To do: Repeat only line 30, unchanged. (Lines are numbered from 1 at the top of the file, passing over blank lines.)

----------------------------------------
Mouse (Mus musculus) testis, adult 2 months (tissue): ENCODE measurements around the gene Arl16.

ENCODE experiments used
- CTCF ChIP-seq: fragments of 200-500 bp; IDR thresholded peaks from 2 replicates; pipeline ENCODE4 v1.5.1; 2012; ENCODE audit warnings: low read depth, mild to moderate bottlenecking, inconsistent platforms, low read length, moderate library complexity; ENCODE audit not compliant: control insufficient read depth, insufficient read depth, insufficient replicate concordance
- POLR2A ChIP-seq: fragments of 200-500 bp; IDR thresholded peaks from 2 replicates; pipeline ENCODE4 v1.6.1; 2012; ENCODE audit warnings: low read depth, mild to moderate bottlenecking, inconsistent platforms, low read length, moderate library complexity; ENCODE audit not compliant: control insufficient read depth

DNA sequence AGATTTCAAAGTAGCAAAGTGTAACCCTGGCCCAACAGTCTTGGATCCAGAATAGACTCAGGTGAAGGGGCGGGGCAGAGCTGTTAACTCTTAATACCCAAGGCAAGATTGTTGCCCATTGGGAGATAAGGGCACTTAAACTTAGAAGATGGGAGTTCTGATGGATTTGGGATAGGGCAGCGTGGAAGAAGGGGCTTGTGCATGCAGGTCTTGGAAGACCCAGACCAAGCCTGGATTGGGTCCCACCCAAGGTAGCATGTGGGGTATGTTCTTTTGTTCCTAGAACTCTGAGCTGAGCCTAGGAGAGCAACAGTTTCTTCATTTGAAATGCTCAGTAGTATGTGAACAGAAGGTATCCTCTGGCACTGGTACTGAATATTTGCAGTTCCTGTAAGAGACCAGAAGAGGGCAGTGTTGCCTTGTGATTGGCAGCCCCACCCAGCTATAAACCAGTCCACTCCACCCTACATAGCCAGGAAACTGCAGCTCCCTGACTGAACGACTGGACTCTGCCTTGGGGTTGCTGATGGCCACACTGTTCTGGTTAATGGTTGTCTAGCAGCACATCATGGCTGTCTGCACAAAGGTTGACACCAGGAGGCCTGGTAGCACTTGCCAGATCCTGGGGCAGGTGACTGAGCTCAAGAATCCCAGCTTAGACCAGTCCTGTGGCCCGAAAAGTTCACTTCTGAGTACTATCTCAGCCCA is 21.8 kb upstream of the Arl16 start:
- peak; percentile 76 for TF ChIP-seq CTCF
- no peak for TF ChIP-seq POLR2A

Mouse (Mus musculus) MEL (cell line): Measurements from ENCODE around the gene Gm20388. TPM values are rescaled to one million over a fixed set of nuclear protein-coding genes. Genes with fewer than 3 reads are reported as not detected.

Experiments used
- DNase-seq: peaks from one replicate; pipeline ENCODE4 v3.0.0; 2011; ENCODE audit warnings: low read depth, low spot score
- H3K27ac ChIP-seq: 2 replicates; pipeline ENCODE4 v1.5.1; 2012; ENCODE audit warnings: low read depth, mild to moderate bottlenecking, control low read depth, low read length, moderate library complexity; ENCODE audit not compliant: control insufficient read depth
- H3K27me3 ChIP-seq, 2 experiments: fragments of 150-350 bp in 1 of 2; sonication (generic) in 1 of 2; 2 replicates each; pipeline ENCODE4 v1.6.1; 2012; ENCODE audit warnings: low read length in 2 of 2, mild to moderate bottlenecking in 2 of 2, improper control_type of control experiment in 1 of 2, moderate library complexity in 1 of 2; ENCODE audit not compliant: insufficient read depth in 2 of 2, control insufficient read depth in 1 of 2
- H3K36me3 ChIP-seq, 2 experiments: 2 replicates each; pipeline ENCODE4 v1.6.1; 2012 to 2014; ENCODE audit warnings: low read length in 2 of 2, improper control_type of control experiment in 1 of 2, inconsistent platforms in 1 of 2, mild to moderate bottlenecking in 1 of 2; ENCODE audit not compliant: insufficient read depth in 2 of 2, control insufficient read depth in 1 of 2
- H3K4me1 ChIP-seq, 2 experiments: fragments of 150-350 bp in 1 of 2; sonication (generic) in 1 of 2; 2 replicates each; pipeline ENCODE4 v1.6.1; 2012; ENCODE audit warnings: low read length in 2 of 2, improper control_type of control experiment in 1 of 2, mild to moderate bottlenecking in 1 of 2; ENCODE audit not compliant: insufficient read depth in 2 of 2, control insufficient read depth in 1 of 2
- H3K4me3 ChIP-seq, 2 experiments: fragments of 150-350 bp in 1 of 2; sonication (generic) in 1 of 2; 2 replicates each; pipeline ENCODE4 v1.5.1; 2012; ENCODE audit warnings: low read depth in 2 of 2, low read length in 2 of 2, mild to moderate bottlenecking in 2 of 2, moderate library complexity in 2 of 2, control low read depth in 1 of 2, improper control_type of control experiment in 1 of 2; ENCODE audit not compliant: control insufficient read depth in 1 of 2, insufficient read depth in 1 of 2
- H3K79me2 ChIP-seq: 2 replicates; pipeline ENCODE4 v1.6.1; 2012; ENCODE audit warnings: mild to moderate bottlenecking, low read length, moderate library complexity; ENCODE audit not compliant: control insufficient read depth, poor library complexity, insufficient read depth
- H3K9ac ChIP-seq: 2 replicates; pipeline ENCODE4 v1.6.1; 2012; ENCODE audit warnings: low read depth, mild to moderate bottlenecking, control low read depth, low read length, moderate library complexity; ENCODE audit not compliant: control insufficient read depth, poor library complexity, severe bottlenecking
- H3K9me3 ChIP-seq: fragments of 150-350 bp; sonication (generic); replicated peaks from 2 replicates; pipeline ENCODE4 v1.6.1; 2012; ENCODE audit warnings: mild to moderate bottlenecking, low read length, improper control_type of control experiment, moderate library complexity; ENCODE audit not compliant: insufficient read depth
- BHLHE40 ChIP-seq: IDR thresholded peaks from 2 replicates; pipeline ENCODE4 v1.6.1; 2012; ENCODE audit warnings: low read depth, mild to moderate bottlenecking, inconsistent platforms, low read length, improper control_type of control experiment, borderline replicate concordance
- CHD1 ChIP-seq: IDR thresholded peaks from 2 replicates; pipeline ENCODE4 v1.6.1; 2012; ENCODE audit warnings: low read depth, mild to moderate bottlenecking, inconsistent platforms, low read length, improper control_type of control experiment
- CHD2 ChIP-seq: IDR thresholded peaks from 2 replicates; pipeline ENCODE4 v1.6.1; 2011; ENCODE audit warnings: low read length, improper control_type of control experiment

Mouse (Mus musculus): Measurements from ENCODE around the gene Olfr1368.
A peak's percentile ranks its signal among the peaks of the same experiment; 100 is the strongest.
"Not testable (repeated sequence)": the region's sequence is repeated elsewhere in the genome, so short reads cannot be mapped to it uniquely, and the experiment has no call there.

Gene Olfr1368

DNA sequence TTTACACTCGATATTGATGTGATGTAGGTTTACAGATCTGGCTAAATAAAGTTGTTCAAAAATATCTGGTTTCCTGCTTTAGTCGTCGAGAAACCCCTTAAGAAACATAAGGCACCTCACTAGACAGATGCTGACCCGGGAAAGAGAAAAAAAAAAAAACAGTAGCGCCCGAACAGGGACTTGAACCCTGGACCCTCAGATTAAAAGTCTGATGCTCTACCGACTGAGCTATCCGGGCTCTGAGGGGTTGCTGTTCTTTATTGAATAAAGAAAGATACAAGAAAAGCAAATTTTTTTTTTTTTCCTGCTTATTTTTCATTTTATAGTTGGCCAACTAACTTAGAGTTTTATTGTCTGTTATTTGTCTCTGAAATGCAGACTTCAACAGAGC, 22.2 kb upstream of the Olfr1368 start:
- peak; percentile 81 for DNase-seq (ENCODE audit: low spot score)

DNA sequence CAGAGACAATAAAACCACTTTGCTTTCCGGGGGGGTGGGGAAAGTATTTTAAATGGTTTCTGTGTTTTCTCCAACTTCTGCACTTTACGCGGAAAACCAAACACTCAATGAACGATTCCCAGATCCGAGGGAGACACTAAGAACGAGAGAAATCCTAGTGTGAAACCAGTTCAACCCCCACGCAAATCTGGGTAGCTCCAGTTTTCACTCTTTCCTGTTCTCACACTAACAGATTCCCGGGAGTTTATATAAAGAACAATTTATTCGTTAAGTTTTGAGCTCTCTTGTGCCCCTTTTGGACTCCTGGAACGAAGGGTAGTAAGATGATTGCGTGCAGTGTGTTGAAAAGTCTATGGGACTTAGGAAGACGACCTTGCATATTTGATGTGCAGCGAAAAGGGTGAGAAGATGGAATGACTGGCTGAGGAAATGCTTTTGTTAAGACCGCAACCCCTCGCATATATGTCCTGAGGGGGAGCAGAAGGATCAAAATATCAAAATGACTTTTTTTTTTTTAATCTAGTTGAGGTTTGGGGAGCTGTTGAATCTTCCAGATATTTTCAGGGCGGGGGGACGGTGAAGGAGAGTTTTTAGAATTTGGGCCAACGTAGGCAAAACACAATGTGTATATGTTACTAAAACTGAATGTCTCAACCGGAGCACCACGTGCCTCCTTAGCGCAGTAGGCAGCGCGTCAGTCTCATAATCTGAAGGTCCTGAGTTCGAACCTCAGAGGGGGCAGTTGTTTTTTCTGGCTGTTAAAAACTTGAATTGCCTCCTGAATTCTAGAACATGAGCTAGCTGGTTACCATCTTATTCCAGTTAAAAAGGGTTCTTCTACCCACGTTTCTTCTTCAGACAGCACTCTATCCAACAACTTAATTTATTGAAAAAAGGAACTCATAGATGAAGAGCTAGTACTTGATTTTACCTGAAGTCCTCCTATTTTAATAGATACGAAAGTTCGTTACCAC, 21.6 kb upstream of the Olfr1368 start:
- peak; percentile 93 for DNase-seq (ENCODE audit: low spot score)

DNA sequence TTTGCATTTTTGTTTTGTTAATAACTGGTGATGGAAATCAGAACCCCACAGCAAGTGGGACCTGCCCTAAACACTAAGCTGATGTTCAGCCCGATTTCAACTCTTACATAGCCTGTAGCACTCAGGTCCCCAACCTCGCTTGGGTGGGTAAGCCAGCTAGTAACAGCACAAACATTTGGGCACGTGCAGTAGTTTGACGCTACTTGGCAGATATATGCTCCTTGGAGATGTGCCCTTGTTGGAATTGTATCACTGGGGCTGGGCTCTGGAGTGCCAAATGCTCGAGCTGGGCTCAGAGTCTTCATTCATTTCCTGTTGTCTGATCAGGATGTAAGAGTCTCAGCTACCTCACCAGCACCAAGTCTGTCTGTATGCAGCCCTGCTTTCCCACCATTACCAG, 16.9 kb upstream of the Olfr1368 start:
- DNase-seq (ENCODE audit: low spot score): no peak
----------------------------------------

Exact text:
DNA sequence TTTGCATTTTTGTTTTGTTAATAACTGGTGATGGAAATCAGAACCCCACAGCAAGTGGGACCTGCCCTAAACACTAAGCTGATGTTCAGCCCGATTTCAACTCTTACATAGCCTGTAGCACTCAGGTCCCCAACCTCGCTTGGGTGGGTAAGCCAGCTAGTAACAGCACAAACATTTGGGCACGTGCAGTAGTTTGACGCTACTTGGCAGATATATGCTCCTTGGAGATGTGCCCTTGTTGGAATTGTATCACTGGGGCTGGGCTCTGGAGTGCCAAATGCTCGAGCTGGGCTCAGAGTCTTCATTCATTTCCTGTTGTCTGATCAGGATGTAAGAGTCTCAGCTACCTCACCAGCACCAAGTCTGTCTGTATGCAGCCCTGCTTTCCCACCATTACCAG, 16.9 kb upstream of the Olfr1368 start: